Wednesday, December 9, 2020
Well, Gov. Tate Reeves presented his budget proposals for the State of Mississippi's 2021-2022 fiscal year on Nov. 16. In Mississippi, governors' budget proposals are typically DOA, drawing only yawns from the legislative leadership.
But those proposals do indicate a governor's aspirations, and for that reason, Reeves' announcement is important for three remarkable proposals.
First, it proposes phasing out the state's income tax, which accounts for 32% of General Fund revenue; second, it does not propose a teacher pay increase; and third, it proposes $3 million to create a "patriotic education fund."
I'll comment on the first two at a later date and focus now on the governor's proposed $3 million to fund a "patriotic education fund," which is designed to "financially reward schools that combat "revisionist history" that is "poisoning a generation," in Reeves' words. In his press release, Reeves asserts that Mississippi school students have been assaulted by "indoctrination in the far-left socialist teachings that emphasize America's shortcomings over the exceptional achievements of this country."
"American values," the governor further alleged, "have been the victims of a targeted campaign from foreign and domestic influence—aiming to destroy the pillars of our society."
His proposal for a "patriotic education fund" is to combat this "dramatic shift in education."
Lest you think the governor thought up all this by himself, I refer you to President Trump's July 3, 2020, speech at Mount Rushmore in South Dakota, which is available on the White House website. About one-fourth the way through it, Mr. Trump asserted that "our children are taught in school to hate their own country, and to believe that the men and women who built it were not heroes, but that were (sic) villains."
Trump continued, "The radical view of American history is a web of lies—all perspective is removed, every virtue is obscured, every motive is twisted, every fact is distorted, and every flaw is magnified until the history is purged and the record is disfigured beyond all recognition."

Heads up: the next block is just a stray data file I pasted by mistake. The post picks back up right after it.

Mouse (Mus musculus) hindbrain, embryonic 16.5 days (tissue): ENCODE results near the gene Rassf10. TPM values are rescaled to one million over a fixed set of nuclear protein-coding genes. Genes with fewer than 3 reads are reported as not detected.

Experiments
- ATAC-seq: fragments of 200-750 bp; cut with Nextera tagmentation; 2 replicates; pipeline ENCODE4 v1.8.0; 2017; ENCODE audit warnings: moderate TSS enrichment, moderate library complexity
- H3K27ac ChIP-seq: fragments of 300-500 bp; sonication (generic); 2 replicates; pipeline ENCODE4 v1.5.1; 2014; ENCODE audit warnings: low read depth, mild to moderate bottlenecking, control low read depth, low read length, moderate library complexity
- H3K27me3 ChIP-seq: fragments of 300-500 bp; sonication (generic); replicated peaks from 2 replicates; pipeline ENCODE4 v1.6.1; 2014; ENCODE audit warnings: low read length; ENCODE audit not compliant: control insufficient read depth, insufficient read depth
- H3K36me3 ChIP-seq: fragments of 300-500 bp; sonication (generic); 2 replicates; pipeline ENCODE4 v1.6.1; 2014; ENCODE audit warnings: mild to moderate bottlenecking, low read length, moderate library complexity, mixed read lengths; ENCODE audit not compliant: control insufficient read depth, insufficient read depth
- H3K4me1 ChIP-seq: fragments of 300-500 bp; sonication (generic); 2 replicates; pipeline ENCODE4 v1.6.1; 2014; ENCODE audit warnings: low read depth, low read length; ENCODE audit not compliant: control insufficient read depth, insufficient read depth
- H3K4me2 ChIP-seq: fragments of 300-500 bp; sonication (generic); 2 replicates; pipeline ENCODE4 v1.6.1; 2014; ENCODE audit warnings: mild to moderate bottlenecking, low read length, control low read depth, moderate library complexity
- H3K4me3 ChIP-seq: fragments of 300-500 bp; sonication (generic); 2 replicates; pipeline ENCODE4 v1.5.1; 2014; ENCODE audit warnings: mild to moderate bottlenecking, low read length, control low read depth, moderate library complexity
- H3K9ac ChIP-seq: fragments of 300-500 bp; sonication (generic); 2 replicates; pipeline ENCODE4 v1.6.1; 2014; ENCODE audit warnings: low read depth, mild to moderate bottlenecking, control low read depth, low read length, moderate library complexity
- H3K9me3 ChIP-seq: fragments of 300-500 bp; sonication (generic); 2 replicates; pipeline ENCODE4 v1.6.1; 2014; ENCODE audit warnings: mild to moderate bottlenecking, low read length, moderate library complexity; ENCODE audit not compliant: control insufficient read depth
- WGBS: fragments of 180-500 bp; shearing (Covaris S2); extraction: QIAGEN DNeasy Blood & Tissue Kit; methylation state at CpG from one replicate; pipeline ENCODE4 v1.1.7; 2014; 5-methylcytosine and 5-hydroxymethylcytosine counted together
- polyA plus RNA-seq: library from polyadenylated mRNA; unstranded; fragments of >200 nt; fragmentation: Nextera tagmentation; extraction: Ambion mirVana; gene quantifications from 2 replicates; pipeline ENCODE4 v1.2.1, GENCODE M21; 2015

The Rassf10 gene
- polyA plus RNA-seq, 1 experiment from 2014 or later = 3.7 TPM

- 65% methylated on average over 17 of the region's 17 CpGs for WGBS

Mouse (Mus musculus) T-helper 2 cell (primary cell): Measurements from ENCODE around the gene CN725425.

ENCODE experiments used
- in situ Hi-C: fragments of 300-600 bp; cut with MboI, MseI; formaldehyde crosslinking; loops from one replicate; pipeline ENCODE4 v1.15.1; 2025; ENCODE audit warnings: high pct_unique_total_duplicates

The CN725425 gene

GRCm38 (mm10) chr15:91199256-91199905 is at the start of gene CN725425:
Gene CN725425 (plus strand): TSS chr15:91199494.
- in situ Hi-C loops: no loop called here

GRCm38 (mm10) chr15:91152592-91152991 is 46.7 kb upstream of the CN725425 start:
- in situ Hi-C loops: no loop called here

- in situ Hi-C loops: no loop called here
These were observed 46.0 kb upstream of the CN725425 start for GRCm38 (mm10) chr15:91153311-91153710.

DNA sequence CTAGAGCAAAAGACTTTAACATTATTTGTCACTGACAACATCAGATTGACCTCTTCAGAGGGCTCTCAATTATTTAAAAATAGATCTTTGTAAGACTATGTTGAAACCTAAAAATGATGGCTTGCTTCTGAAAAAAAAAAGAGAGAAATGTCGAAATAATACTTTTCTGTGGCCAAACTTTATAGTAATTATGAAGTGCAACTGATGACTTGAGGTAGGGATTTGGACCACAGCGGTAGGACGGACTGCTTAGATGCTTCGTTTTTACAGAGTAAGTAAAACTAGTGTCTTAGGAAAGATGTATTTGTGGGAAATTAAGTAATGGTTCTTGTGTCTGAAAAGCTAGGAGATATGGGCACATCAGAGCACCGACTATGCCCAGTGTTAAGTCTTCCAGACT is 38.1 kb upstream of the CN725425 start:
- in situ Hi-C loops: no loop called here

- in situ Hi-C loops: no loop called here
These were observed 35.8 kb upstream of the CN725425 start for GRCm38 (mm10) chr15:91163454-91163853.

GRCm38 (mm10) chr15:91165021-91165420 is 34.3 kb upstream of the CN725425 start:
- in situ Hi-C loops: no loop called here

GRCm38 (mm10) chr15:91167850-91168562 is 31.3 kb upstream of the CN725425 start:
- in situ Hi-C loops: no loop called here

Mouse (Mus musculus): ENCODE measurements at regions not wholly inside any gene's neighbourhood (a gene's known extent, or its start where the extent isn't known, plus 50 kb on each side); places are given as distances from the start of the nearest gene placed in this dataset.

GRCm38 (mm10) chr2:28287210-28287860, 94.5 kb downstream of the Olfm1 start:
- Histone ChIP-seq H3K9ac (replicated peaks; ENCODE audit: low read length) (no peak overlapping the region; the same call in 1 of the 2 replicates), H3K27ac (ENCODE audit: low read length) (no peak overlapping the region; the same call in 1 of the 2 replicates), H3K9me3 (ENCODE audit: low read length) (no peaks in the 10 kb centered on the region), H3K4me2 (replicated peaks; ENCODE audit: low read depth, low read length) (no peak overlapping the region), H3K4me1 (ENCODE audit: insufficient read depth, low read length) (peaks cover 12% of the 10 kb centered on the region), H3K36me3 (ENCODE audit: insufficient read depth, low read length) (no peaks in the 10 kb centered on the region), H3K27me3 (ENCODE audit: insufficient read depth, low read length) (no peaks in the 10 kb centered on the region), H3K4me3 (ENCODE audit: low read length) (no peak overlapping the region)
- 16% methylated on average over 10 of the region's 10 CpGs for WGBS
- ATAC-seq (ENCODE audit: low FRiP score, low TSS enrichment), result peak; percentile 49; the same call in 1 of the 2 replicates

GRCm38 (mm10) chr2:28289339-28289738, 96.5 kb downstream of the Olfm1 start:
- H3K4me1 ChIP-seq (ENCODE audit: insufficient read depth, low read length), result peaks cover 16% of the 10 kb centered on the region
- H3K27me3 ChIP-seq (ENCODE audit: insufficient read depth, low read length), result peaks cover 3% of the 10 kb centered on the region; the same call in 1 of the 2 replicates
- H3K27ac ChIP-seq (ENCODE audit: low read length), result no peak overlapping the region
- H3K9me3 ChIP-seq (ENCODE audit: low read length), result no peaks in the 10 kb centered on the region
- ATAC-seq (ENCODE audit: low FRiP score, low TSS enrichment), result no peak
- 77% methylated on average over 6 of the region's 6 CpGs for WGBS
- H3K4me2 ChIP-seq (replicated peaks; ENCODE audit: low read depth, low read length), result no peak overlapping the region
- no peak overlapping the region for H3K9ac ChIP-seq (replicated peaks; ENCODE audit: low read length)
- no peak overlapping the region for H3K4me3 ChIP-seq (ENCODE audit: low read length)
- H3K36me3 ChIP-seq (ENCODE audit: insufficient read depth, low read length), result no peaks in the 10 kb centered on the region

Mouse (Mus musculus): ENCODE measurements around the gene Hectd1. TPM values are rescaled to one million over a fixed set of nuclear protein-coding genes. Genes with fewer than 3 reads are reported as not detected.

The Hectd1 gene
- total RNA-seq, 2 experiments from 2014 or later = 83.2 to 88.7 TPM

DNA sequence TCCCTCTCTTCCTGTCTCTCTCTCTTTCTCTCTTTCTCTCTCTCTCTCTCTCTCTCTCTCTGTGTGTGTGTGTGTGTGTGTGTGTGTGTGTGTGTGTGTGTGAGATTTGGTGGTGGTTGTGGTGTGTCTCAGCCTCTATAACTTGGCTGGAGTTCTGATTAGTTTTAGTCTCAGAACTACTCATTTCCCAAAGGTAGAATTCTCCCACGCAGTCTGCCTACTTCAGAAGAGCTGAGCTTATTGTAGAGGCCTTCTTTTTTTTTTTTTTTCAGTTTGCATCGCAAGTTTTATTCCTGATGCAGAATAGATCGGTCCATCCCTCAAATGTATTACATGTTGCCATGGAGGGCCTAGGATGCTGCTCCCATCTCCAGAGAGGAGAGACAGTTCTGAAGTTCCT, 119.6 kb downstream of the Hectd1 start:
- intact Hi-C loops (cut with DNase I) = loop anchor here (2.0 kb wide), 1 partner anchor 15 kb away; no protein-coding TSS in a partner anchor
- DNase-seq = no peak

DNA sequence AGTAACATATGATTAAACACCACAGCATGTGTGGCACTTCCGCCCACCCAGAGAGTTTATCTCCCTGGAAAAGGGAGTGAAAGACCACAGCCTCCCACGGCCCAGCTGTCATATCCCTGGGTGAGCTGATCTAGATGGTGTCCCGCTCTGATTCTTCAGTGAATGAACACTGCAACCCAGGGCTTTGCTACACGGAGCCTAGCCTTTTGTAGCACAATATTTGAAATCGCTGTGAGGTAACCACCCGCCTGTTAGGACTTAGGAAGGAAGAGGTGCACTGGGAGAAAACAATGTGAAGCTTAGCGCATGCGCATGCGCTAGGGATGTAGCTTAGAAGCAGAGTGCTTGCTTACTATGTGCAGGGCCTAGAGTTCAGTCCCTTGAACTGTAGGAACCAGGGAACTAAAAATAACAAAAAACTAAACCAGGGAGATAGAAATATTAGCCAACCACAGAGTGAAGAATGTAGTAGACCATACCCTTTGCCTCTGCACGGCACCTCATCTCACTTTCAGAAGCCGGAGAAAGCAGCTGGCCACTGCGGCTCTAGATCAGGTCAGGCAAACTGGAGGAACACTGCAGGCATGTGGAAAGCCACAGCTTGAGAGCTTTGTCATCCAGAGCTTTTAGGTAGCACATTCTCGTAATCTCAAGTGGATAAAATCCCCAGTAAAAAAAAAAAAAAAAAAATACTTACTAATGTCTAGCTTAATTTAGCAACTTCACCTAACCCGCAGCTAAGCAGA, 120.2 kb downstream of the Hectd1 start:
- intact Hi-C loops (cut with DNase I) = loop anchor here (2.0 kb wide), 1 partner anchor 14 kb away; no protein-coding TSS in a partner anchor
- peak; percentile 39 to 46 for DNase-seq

Whew! And it went on like that about a half hour more.
Two comments. First, Gov. Reeves is merely parroting the president's belief that there is a vast, "far-left fascism" working behind the scenes in our schools to bring down America by corrupting its youth. That is how firmly wedded our governor is to Trumpism.
Second, drill down a little deeper. Public-school superintendents in Mississippi are appointed by the mayors of Mississippi cities. Somebody corralled all those superintendents and sold them on the idea to teach their students "to hate their own country"? Really?
How did the teachers get the word? From their superintendents? And how many of them could keep a secret once the superintendents put out the word? But wait, maybe "they" go around the superintendents and use the internet to penetrate the teacher corps. Maybe hundreds of teachers across the state go onto dark websites every night to get their instructions, late after their spouses and children are sound asleep. Really?
Just as our national elections are decentralized—down to the county and precinct level—so, too, is our K-12 school system decentralized. There are so many independent schools and school systems that it is impossible for an "invisible hand" to reach in and dictate what is taught. Let us rather celebrate the genius of our decentralized system and how it is one of the pillars of our society, government "of the people, by the people and for the people."
Your and my neighbors are the people who run our schools and teach our children. They are not secret agents of a "targeted campaign ... to destroy the pillars of our society." They are members of our communities, people we see at the grocery store, at church and at ball games. People we know.
The governor's shameful attempts to sow distrust and suspicion within our communities is not a patriotic act. Reeves' very announcement of his "patriotic education fund" contradicts itself, with its unfounded accusations of disloyalty among our state's teachers and superintendents.
It should be rejected out of hand.
Dick Conville is a retired college professor and long-time Hattiesburg resident.
CORRECTION: The above column originally stated that Mississippi school superintendents are elected, but they have not been elected since 2016. The author apologizes for the error. The above story reflects the correction.
This column does not necessarily reflect the views of the JFP.